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Hollies - Radio Fun
on 11 May 2012
For years, both Hollies fans and fans of general 1960's music have often wondered why the Hollies have never had their own 'Live at the BBC' type compilation. Just about every other major 1960's artist has had one, and the Hollies are rumoured to have recorded over 60 tracks for the BBC over the years. Whatever the reason it took them so long to get around to it, you can imagine the excitement that this compilation generated when it was announced back in March.
What we have here is an excellent collection of rare live recordings. Not much survives or was ever recorded of the Hollies performing live on tour with Graham Nash in their 1960's heyday. Bizarre when you think about it, especially as the Hollies frequently topped the polls in various music magazines of the day for being the best live act. There's no less than 32 tracks here - and all of the performances are excellent. There's virtually no 'fillers' to be found here. Some real highlights include "Wings" (with alternative lyrics), "Shake", "Ride Your Pony", "I Take What I Want", "Hard Hard Year", "To You My Love", "Too Young To Be Married" and "The Games We Play". The packaging is tasteful and features a few rare and unseen images of the band from the early 1960's. There's also an excellent commentary from Bobby Elliott himself.
However, there are some things to bear in mind with this compilation;
Firstly, the BBC erased most of the original master tapes for the Hollies' sessions over the years. So most clips here are either from transcription discs or from amateur recordings made at the time. This is acceptable, but the remastering isn't particularly anything to write home about. There is certainly room for improvement.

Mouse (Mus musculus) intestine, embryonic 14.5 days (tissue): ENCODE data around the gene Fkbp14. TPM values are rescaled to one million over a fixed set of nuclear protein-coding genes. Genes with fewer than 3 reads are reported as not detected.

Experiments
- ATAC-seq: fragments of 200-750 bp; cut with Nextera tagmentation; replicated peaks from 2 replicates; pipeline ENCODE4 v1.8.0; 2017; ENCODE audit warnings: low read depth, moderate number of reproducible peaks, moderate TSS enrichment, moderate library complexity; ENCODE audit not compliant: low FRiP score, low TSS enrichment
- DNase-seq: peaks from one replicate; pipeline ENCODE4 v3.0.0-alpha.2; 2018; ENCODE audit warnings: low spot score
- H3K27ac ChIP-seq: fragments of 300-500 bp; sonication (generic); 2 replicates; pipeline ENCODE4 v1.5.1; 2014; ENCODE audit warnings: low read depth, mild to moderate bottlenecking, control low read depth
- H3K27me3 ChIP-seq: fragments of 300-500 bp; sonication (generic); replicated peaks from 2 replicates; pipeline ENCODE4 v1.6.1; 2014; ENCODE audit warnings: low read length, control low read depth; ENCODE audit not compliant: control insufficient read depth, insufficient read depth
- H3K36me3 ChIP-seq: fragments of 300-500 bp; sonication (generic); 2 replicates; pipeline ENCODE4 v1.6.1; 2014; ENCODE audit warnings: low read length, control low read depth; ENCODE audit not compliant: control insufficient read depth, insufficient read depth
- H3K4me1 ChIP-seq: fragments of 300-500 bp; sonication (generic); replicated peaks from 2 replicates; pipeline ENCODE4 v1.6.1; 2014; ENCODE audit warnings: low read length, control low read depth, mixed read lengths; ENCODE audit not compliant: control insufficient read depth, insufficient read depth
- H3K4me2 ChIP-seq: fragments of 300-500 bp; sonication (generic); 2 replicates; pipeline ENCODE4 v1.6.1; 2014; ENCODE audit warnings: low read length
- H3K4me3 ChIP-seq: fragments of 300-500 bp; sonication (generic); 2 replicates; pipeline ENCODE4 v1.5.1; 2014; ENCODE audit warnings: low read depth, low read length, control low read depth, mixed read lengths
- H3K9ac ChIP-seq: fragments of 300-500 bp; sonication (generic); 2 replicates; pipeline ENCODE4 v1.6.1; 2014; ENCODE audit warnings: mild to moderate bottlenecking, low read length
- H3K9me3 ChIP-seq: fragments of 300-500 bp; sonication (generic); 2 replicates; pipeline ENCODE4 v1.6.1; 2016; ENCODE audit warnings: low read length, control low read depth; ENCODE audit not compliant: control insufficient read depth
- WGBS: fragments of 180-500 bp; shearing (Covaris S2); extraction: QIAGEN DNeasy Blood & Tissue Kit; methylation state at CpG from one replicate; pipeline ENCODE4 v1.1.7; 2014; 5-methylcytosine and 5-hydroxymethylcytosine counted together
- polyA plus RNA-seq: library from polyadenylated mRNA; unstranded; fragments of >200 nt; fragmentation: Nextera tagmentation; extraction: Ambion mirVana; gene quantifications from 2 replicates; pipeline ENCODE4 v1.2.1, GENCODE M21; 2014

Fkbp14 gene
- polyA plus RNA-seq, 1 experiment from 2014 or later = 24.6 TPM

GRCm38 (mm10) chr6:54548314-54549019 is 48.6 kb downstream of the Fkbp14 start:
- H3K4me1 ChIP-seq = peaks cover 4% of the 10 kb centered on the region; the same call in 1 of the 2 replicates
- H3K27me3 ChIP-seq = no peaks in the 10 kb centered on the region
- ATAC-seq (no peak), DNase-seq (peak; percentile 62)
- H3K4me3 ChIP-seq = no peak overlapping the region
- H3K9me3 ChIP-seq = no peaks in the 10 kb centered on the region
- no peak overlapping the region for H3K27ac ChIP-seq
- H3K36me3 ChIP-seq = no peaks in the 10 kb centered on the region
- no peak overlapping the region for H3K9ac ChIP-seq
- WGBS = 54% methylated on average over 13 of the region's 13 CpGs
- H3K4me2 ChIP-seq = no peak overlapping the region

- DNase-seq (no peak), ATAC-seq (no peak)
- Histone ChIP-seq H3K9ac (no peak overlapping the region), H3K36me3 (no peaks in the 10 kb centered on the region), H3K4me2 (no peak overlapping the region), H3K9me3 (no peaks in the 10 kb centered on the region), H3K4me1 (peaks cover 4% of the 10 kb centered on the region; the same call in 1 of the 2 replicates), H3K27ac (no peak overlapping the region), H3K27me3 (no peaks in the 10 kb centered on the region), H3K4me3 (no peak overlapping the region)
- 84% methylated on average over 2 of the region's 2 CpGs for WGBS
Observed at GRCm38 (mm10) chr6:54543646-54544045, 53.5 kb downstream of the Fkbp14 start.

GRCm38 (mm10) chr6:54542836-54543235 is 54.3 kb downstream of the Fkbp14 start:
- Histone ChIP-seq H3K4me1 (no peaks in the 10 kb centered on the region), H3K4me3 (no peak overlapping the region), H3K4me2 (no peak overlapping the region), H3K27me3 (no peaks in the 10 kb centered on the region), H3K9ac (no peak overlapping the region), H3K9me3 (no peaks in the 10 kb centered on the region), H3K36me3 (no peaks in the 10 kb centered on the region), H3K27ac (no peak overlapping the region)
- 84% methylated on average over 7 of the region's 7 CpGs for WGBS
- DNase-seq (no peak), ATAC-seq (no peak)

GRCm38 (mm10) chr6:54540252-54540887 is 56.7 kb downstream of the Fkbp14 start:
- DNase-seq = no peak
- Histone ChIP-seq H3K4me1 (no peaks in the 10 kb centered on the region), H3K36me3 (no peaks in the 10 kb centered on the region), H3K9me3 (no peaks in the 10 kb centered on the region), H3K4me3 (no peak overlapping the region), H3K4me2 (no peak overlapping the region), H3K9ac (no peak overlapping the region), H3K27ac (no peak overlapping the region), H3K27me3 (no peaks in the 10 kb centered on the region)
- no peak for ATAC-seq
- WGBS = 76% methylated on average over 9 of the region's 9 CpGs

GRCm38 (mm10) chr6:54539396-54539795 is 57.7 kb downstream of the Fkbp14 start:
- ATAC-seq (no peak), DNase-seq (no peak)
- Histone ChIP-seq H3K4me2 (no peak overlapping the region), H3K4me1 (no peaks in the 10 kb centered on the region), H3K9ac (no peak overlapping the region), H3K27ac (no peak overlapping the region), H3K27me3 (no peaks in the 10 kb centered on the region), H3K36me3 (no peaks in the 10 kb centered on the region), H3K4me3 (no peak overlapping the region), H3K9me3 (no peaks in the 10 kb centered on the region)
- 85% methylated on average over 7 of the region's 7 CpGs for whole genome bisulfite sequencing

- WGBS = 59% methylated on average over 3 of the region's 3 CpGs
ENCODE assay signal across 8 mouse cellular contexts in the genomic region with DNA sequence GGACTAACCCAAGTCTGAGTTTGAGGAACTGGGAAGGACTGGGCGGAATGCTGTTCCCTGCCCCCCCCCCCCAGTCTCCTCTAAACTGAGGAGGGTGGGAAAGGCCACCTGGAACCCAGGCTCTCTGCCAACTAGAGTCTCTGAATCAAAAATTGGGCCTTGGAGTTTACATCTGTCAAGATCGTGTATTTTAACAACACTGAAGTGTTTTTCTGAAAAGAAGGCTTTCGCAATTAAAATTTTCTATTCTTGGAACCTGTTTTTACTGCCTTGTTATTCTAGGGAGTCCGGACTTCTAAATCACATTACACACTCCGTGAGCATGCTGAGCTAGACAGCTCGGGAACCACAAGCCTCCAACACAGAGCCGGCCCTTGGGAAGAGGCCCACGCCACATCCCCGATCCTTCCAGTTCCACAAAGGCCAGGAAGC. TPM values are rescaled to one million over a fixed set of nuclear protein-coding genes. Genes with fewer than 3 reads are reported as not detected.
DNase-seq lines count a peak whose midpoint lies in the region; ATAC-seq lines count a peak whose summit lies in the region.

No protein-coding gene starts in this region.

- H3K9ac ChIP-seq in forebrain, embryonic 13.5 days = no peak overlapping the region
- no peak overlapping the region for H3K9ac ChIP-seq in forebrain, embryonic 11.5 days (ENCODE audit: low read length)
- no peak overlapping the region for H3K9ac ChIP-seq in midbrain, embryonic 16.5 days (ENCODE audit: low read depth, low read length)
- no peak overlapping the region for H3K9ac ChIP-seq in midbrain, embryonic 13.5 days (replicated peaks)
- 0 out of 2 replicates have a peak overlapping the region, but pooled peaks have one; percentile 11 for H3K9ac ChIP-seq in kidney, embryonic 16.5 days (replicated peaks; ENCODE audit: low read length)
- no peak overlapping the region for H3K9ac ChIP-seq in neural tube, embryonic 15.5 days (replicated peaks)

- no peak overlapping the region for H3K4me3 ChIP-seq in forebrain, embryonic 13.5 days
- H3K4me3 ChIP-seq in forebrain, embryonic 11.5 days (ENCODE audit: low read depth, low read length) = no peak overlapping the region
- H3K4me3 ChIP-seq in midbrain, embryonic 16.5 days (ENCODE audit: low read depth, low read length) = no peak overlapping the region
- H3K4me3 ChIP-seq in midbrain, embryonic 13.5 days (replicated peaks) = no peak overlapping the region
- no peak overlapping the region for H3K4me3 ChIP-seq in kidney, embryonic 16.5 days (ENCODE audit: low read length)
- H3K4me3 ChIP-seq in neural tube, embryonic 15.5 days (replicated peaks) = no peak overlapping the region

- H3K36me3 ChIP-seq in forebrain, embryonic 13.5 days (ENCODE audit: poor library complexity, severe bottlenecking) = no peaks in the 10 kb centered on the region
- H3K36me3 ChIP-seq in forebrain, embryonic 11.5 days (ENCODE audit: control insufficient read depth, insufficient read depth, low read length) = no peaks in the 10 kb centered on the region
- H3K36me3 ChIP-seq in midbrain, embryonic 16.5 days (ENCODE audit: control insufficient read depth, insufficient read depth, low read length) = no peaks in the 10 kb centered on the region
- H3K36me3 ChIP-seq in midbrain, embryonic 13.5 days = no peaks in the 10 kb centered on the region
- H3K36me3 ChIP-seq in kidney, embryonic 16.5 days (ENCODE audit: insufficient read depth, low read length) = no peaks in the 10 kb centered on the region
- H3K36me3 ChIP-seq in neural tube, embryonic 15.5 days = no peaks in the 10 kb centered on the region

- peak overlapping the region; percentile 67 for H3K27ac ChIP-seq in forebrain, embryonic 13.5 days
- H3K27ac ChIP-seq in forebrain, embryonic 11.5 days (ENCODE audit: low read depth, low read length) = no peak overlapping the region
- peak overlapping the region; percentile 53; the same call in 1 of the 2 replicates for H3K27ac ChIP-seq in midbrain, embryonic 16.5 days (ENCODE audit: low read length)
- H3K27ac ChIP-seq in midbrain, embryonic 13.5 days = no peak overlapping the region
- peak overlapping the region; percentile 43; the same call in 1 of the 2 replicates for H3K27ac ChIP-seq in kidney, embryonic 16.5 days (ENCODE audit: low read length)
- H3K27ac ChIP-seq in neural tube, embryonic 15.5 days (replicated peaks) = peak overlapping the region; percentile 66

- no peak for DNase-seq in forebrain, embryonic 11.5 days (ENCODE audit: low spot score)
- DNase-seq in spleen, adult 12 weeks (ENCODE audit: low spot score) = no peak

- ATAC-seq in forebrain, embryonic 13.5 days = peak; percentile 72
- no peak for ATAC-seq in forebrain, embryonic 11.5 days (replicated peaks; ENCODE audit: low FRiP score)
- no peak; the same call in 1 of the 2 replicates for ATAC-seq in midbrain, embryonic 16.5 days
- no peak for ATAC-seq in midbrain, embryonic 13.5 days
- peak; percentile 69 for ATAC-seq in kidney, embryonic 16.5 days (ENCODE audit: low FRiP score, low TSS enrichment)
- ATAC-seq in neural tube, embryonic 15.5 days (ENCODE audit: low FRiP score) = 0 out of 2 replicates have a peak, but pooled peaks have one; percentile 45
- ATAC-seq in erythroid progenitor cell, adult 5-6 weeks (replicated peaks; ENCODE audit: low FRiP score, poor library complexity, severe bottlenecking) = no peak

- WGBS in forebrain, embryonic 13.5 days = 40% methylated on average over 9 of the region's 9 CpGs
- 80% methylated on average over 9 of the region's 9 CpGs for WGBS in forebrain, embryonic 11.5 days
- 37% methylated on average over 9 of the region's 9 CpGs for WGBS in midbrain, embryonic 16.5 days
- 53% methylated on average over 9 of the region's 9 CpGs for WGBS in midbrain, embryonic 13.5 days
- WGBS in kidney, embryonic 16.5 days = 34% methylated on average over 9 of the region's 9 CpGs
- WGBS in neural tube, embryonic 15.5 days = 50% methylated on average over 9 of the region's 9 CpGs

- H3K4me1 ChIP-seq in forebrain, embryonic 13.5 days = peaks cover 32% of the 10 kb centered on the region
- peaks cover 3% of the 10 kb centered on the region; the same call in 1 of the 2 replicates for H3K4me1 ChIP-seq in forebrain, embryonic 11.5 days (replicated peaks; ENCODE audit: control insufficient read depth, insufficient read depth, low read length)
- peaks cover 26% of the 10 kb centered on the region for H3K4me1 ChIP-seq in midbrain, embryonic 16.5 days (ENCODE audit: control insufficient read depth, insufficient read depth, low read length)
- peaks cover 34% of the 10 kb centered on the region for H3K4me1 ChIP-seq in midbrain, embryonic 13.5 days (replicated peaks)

Secondly, the tracks are in no particular order - much like most Hollies' greatest hits collections. This makes the listening experience a little difficult. For example - to hear them sing "Look Through Any Window" and launch into "Too Young To Be Married" really disrupts the flow of the album.
Thirdly, and most importantly, there's no ambience on the album at all. All other BBC compilations from other artists feature introductions from radio presenters and dialogue with the band. All of this has been cut from 'Radio Fun' at the expense of the first and final few seconds of each track, making the already complicated running order much more jagged. As a huge Hollies fan myself, I have many bootlegs of the Hollies performing at the BBC (some even better quality than those presented here, which shows up the remastering on this set), and they sound so much better with the introductions in place. Not only that, but the interviews with the band themselves were always interesting and humorous.
It's a shame that this set has these issues because most of them could have been rectified. It has to be said though, the music is what really matters - and it is truly excellent. These few issues don't detract from the sheer talent that those five lads from Manchester had. Whether you are a big Hollies fan or just enjoy general 1960's music, this compilation is a worthwhile addition to your collection.